New Report: The State of Sentencing 2014

From The Sentencing Project

I am pleased to share two new reports from The Sentencing Project documenting changes in criminal justice policy in 2014 and successful advocacy campaign strategies in conservative state environments. The reforms highlighted in these reports represent approaches that lawmakers and advocates can consider to address sentencing policy and collateral consequences at the state level.

The State of Sentencing 2014 highlights policy changes in 30 states and the District of Columbia in both the adult and juvenile justice systems, including:

  • Scaling back sentences for low-level drug offenses
  • Reducing barriers to reentry, including employment restrictions and bans on public assistance
  • Eliminating juvenile life without parole

State Criminal Justice Advocacy in a Conservative Environment documents successful advocacy strategies employed in campaigns in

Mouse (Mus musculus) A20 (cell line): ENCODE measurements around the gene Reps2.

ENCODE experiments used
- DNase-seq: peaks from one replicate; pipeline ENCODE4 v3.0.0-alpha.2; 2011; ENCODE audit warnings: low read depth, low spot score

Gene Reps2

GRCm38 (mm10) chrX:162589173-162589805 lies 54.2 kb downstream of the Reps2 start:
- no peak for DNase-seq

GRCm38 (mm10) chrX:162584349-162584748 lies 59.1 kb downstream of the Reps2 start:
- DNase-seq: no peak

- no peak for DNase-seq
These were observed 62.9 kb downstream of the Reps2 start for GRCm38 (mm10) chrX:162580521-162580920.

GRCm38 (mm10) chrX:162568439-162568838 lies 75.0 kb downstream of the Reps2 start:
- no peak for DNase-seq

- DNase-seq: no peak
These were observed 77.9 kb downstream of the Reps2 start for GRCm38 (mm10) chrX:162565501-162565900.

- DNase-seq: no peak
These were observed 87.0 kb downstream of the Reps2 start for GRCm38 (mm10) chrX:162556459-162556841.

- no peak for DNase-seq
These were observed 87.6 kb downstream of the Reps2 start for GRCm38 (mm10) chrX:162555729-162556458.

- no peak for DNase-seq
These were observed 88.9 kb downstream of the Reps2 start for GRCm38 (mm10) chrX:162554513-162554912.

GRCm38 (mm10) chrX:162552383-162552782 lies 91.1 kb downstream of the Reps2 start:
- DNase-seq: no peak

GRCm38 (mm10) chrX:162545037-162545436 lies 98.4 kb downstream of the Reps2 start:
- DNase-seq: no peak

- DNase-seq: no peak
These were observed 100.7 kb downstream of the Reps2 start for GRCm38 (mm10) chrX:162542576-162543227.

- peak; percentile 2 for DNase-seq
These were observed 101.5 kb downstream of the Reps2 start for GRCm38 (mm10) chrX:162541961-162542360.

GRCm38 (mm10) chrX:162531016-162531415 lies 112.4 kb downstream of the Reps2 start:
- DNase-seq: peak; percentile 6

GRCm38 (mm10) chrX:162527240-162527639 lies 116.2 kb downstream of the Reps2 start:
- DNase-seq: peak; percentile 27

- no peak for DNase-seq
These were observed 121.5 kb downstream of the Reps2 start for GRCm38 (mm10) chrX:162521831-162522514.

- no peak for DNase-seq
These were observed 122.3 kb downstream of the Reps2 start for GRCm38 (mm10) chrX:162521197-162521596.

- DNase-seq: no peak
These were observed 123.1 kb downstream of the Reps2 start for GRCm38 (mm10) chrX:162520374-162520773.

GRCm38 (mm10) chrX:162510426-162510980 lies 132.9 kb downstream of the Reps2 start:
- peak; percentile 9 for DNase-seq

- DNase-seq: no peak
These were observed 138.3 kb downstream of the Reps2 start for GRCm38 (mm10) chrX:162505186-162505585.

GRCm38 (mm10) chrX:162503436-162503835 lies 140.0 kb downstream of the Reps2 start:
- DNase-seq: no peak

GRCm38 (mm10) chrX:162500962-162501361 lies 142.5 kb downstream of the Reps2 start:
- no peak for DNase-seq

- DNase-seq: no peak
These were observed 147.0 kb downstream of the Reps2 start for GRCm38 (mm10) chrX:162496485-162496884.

Indiana, Missouri, and Texas. In these states, advocates achieved the following reforms:

  • Reduced enhanced penalties in drug-free zones in Indiana by shrinking the limit of zones from 1,000 feet to 500 feet, and eliminating all zones except those around schools and parks
  • Modified Missouri’s federal lifetime ban on food stamp benefits for persons with felony drug convictions
  • Closed two Texas prison facilities: the Dawson State Jail and the Mineral Wells Pre-Parole Transfer Facility

I hope you find these publications useful in your work. Please feel free to contact Nicole D. Porter, Director of Advocacy, at nporter@sentencingproject.org to discuss how we can support your efforts in the area of state policy reform.

Sincerely,

Marc Mauer